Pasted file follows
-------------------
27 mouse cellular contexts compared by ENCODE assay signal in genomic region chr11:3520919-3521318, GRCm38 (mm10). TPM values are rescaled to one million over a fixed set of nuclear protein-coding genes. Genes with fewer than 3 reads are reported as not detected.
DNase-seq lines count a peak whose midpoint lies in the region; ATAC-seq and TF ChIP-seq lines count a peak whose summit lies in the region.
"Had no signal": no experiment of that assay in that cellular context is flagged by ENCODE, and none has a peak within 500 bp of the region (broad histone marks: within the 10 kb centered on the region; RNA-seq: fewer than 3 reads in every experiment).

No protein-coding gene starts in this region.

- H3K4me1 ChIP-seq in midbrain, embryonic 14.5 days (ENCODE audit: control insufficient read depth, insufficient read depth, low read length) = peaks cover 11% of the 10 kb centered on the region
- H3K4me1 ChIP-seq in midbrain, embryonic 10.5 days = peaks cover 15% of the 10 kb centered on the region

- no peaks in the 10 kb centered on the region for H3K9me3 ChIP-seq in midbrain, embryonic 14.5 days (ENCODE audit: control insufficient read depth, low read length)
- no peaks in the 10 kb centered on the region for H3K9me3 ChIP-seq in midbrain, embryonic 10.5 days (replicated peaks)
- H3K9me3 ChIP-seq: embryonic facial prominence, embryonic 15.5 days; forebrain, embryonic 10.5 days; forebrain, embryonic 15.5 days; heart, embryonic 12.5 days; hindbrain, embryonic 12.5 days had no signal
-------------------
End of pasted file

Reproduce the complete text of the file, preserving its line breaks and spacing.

27 mouse cellular contexts compared by ENCODE assay signal in genomic region chr11:3520919-3521318, GRCm38 (mm10). TPM values are rescaled to one million over a fixed set of nuclear protein-coding genes. Genes with fewer than 3 reads are reported as not detected.
DNase-seq lines count a peak whose midpoint lies in the region; ATAC-seq and TF ChIP-seq lines count a peak whose summit lies in the region.
"Had no signal": no experiment of that assay in that cellular context is flagged by ENCODE, and none has a peak within 500 bp of the region (broad histone marks: within the 10 kb centered on the region; RNA-seq: fewer than 3 reads in every experiment).

No protein-coding gene starts in this region.

- H3K4me1 ChIP-seq in midbrain, embryonic 14.5 days (ENCODE audit: control insufficient read depth, insufficient read depth, low read length) = peaks cover 11% of the 10 kb centered on the region
- H3K4me1 ChIP-seq in midbrain, embryonic 10.5 days = peaks cover 15% of the 10 kb centered on the region

- no peaks in the 10 kb centered on the region for H3K9me3 ChIP-seq in midbrain, embryonic 14.5 days (ENCODE audit: control insufficient read depth, low read length)
- no peaks in the 10 kb centered on the region for H3K9me3 ChIP-seq in midbrain, embryonic 10.5 days (replicated peaks)
- H3K9me3 ChIP-seq: embryonic facial prominence, embryonic 15.5 days; forebrain, embryonic 10.5 days; forebrain, embryonic 15.5 days; heart, embryonic 12.5 days; hindbrain, embryonic 12.5 days had no signal